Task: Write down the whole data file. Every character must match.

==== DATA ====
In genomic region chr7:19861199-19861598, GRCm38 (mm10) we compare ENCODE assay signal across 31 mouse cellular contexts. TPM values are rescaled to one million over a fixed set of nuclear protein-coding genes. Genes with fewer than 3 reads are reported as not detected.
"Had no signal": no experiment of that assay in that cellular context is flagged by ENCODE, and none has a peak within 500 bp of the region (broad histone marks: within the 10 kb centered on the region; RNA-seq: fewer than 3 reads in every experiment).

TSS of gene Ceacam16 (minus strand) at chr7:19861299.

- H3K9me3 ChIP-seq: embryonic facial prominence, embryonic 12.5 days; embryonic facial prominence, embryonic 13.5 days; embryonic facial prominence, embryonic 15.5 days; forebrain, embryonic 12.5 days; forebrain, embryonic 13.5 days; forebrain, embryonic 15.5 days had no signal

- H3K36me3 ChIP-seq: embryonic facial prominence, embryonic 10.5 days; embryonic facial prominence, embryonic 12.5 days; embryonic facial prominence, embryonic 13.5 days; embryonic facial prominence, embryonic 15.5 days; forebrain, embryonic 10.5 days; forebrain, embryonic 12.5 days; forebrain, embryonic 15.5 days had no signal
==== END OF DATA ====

In genomic region chr7:19861199-19861598, GRCm38 (mm10) we compare ENCODE assay signal across 31 mouse cellular contexts. TPM values are rescaled to one million over a fixed set of nuclear protein-coding genes. Genes with fewer than 3 reads are reported as not detected.
"Had no signal": no experiment of that assay in that cellular context is flagged by ENCODE, and none has a peak within 500 bp of the region (broad histone marks: within the 10 kb centered on the region; RNA-seq: fewer than 3 reads in every experiment).

TSS of gene Ceacam16 (minus strand) at chr7:19861299.

- H3K9me3 ChIP-seq: embryonic facial prominence, embryonic 12.5 days; embryonic facial prominence, embryonic 13.5 days; embryonic facial prominence, embryonic 15.5 days; forebrain, embryonic 12.5 days; forebrain, embryonic 13.5 days; forebrain, embryonic 15.5 days had no signal

- H3K36me3 ChIP-seq: embryonic facial prominence, embryonic 10.5 days; embryonic facial prominence, embryonic 12.5 days; embryonic facial prominence, embryonic 13.5 days; embryonic facial prominence, embryonic 15.5 days; forebrain, embryonic 10.5 days; forebrain, embryonic 12.5 days; forebrain, embryonic 15.5 days had no signal